Should seniors vote for SMOB?


Photo courtesy Montgomery County Public Schools

Arvin Kim, currently a junior at Walt Whitman high school, was recently elected the 45th SMOB. Each year, students across the county vote for the candidate they believe should hold this important position.

As the second semester rolls around, students begin to hear more about SMOB (Student Member of the Board) elections. Suddenly, candidates are posting about their campaigns all over Instagram while students in the hallways discuss who they will vote for. But, it is important to keep in mind that when people vote, they are voting for the candidate they believe should take the position the following year. So, should seniors be able to vote for SMOB?

According to the MCPS website, the SMOB can “vote on matters related to collective bargaining, capital and operating budgets, and school closings, reopenings and boundaries, but not on negative personnel actions.” The website also mentions that Montgomery County is one of the two counties in Maryland that gives this position full voting rights.

As of right now, seniors have the opportunity to vote in SMOB elections. Some may argue that this is a positive thing considering most seniors are about to complete 12 years of schooling in the county. As a result, they would know what is best for both the county and the school in general.

However, being a senior, I have noticed that many of my classmates approach these elections as a joke since they know they will no longer be in the school system the year that the SMOB takes office. Therefore, they may decide to vote for the funniest candidate or the one with less realistic goals in order to “sabotage” the election since it won’t affect them.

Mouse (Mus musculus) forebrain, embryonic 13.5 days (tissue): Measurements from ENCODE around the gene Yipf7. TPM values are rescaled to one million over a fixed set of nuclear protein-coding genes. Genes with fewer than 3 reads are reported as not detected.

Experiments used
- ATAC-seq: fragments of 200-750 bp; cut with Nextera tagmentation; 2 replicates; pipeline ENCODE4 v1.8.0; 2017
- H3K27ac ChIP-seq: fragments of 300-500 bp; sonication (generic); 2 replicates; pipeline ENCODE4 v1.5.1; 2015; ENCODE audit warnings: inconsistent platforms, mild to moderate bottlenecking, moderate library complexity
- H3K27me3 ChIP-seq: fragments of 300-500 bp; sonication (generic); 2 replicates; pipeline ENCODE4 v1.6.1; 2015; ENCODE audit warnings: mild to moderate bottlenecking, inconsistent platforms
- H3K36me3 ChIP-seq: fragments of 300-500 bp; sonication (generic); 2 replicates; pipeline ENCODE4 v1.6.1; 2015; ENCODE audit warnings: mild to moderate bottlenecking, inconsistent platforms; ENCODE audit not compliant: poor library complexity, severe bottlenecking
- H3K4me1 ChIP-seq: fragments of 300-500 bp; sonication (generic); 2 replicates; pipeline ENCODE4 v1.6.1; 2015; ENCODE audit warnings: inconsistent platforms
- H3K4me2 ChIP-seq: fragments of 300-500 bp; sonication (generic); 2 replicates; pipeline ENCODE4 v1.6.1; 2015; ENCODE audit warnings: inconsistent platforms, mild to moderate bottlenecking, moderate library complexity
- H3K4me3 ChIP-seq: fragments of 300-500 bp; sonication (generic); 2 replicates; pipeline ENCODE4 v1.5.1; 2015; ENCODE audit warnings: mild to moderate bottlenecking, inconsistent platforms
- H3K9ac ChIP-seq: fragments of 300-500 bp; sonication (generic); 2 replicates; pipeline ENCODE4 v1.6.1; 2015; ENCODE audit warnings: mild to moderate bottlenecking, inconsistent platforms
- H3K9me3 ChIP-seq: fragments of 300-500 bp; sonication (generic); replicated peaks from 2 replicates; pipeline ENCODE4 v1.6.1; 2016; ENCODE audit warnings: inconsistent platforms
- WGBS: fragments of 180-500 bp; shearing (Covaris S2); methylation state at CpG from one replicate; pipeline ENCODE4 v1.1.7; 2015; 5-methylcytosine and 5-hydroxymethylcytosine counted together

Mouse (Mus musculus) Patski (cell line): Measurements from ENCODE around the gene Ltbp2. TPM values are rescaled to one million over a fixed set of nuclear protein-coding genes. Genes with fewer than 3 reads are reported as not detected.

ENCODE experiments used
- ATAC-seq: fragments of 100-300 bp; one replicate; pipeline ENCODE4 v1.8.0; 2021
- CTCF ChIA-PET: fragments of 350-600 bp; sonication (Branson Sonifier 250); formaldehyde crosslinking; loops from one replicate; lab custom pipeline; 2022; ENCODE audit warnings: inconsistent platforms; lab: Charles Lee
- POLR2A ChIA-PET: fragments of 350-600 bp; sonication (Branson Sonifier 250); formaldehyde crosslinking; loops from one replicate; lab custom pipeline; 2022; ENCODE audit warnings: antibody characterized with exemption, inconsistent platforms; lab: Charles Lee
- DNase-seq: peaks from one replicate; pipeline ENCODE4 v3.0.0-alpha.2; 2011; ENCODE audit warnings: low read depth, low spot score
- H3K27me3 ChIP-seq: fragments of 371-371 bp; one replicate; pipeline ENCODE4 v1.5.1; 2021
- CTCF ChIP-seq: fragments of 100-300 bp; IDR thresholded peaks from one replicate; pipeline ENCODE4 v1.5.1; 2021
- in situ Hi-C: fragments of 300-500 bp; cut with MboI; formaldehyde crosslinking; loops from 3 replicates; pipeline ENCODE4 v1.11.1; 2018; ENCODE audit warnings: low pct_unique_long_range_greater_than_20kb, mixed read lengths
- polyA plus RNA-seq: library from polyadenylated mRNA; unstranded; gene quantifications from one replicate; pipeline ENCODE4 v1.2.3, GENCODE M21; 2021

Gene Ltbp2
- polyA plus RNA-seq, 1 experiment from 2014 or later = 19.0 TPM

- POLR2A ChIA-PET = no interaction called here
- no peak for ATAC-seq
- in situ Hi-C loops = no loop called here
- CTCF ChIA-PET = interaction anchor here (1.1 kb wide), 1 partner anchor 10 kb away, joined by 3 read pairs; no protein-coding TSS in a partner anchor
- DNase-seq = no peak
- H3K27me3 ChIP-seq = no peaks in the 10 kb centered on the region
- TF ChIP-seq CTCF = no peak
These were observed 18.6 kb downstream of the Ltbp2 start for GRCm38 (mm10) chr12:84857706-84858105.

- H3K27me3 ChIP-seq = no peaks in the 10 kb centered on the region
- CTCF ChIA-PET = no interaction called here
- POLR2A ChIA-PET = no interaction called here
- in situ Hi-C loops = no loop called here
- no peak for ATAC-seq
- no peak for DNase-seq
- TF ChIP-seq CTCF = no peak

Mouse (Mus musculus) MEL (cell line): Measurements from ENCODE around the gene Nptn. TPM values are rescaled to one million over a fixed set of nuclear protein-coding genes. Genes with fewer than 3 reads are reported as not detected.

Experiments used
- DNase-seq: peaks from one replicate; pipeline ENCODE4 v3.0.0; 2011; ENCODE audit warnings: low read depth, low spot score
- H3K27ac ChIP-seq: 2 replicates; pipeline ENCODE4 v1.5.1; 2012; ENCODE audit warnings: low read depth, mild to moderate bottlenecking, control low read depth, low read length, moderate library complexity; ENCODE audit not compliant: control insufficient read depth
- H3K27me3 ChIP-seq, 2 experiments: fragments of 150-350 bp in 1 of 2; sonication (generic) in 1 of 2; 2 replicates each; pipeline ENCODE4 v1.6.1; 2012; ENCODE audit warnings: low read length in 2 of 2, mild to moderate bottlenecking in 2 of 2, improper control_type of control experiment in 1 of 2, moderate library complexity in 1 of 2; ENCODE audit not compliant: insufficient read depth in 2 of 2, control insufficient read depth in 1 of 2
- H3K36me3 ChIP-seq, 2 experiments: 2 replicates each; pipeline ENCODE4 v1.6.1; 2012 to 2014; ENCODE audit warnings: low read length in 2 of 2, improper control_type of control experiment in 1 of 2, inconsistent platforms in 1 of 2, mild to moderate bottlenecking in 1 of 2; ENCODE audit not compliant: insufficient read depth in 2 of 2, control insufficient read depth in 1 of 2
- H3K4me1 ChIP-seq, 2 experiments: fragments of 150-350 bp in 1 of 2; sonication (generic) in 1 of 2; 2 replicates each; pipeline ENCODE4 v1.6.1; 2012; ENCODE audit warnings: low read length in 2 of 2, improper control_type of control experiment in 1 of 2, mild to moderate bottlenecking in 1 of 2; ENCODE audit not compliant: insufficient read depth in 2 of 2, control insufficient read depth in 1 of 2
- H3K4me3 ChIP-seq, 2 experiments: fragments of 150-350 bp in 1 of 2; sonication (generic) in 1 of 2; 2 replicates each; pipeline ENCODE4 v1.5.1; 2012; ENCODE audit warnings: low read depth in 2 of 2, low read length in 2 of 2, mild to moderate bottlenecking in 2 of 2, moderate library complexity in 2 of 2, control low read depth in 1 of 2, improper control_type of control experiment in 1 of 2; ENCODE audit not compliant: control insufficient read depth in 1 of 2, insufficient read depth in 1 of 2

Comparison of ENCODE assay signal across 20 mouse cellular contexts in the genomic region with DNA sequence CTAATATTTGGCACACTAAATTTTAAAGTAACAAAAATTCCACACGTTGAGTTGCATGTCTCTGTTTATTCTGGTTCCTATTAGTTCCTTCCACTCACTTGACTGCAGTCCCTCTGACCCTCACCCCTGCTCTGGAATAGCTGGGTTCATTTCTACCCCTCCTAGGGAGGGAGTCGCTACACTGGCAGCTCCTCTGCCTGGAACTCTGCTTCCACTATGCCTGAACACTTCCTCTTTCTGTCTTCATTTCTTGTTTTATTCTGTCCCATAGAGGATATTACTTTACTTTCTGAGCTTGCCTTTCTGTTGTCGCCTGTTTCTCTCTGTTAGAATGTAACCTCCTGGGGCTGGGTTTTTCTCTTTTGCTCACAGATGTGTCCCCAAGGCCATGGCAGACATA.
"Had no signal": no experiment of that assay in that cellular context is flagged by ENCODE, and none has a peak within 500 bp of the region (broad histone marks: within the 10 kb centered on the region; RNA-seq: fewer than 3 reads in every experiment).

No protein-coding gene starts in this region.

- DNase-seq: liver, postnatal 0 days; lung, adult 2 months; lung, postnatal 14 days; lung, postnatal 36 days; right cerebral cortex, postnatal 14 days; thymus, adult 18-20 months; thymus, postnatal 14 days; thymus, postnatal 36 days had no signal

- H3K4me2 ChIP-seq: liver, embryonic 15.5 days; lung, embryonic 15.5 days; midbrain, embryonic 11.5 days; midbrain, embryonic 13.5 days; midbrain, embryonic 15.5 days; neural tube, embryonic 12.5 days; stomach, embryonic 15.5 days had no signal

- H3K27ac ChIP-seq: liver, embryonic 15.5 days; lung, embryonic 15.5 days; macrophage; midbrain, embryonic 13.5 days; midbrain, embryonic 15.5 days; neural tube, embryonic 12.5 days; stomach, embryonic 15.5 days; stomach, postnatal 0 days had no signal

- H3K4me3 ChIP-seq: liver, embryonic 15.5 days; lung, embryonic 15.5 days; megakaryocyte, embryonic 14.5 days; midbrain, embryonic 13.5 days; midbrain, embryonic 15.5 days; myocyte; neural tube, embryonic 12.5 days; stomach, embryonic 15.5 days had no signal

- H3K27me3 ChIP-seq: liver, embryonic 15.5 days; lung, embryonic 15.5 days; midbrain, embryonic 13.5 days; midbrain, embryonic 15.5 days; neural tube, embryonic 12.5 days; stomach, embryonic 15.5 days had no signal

In addition, many underclassmen believe that it is unfair to let seniors vote in SMOB elections since it isn’t their future and could potentially reduce the impact of their vote. They believe that the more people that vote in an election, the less the votes of others matter since the data can become more skewed. For example, if 5 people voted for something, then 1 person is 20% of the vote meaning their vote is more significant. However, if 5,000 people voted for something, then 1 person is .0004% of the vote.

At Walter Johnson alone, there are nearly 700 seniors in this year’s graduating class. If you were to count up the total number of seniors in the county, this number would more than quadruple. Therefore, these seniors voting in SMOB elections are making the voting pool larger and as a result, reducing the magnitude of the vote of others in the county who will actually be affected by the outcome of this election.

For these reasons, I believe that the population of people voting for SMOB should only be made up of people who will be in the county next year since ultimately it is their wants that should take priority, not ones of seniors who won’t be affected by the new SMOB.